Gender and Heresy: Women and Men in Lollard Communities, 1420-1530

Article excerpt

Gender and Heresy: Women and Men in Lollard Communities, 1420-1530. By Shannon McSheffrey. [Middle Ages Series.] (Philadelphia: University of Pennsylvania Press. 1995. Pp. xiii, 253. $38.95 cloth; $18.95 paperback.)

Shannon McSheffrey's detailed study of eight Lollard communities in southeast and south central England (1420-1530) examines the interplay of gender, social status, familial linkages, and literacy to counter the idea that medieval heretical communities were more attractive to women than was orthodox religiosity. In arguing that Lollardy was not notably attractive to or supportive of women, McSheffrey keeps an eye on comparative findings relating to early modern and modern religious groups and on recent debates regarding literacy levels and patriarchy.

The evidence is drawn from bishops' registers, court books, and wills, with a judicious use of Foxe where original records are missing. Only occasionally does this study draw support from the literature of Lollardy. The narrative analysis rests on a matrix of names of persecuted Lollards listed in the appendix, which Mc Sheffrey has sorted by gender, relationship to other Lollards, and literacy (defined as reading in English).

McSheffrey's primary finding is that women composed a relatively small percentage of recorded Lollards (28%), that they did not assume public teaching roles, were not in leadership positions, were more likely than men to have family connections with other Lollards, and were therefore more likely to have been attracted to Lollardy for familial rather than ideological reasons.They also had far lower literacy rates than men (3% as opposed to 19%). McSheffrey details one significant exception to this picture-a group of female Lollards in Coventry who met together and looked to the leadership of one Alice Rowley, a woman of higher social status who seems to have been able, uniquely, to cross gender lines and provide leadership to the male Lollards from more modest social levels.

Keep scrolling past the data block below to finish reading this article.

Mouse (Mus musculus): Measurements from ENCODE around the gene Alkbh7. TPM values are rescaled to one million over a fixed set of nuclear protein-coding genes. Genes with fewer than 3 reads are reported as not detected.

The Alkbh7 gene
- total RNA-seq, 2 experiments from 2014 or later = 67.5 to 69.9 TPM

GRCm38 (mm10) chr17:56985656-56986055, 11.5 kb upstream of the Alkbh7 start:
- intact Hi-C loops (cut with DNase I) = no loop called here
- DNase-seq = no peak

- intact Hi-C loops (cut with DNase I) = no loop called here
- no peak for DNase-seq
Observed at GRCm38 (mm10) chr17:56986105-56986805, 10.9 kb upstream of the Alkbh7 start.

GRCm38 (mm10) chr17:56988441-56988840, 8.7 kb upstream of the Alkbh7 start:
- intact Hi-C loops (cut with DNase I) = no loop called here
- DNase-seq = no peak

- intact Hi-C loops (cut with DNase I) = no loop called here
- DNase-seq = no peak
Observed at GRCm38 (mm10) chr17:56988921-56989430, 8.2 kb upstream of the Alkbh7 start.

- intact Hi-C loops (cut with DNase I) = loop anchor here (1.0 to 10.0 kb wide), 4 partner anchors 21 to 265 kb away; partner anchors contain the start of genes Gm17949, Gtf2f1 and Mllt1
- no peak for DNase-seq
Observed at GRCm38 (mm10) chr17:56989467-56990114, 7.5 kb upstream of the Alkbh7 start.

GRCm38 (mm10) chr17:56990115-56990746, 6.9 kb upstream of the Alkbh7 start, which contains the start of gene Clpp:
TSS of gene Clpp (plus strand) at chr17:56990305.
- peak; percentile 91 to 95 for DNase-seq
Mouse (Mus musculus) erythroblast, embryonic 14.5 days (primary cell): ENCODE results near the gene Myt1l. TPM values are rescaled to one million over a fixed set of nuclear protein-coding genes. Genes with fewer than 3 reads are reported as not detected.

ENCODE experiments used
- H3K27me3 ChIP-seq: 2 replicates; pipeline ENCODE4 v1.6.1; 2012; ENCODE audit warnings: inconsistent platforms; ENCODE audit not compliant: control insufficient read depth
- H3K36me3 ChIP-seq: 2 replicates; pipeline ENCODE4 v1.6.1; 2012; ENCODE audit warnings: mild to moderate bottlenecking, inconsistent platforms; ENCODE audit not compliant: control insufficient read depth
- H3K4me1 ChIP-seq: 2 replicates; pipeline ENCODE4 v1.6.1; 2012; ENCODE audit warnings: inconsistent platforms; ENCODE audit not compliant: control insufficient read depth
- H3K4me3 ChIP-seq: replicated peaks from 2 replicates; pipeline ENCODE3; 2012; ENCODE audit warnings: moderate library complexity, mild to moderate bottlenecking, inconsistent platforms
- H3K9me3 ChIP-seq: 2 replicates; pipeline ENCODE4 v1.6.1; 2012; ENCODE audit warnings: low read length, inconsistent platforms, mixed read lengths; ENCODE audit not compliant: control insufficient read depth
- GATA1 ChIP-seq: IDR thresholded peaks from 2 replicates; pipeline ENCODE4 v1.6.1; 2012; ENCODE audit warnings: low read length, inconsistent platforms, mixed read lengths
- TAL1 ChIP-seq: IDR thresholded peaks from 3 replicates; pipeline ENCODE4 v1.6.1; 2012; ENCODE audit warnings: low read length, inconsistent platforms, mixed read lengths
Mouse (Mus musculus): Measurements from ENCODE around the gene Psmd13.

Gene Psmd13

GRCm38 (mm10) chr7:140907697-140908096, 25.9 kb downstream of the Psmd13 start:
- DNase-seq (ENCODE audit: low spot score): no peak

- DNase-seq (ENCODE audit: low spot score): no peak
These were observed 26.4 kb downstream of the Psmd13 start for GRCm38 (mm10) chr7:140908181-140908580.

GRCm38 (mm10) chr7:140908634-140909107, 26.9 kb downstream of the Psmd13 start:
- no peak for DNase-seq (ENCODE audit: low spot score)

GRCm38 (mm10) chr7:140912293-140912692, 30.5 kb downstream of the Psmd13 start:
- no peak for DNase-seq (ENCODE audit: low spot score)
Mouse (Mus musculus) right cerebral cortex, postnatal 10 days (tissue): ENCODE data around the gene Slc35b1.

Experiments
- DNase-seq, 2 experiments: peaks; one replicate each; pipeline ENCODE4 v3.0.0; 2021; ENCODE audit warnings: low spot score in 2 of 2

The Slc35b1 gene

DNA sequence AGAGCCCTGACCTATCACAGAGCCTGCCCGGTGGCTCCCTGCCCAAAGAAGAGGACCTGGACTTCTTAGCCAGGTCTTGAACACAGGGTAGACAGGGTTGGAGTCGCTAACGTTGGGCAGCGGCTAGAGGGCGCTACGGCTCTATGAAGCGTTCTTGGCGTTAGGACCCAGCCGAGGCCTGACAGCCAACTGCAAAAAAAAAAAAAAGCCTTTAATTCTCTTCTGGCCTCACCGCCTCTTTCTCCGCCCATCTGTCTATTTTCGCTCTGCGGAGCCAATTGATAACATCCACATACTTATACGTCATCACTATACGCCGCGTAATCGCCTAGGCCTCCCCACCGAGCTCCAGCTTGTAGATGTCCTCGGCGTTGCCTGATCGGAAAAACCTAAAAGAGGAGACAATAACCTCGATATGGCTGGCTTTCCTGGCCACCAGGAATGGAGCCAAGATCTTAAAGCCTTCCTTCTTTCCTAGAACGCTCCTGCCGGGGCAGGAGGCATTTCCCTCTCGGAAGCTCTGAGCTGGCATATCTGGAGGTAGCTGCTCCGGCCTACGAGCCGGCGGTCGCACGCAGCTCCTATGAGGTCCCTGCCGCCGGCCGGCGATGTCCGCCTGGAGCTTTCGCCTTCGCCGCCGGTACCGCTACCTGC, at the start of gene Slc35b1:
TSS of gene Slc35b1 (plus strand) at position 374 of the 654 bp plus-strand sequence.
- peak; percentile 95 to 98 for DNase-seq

Despite the strengths of this study, McSheffrey's work raises questions. She argues that men controlled the movement at the public, conventicle level, and that women listened, learned, and sometimes taught only in informal, private circumstances. …


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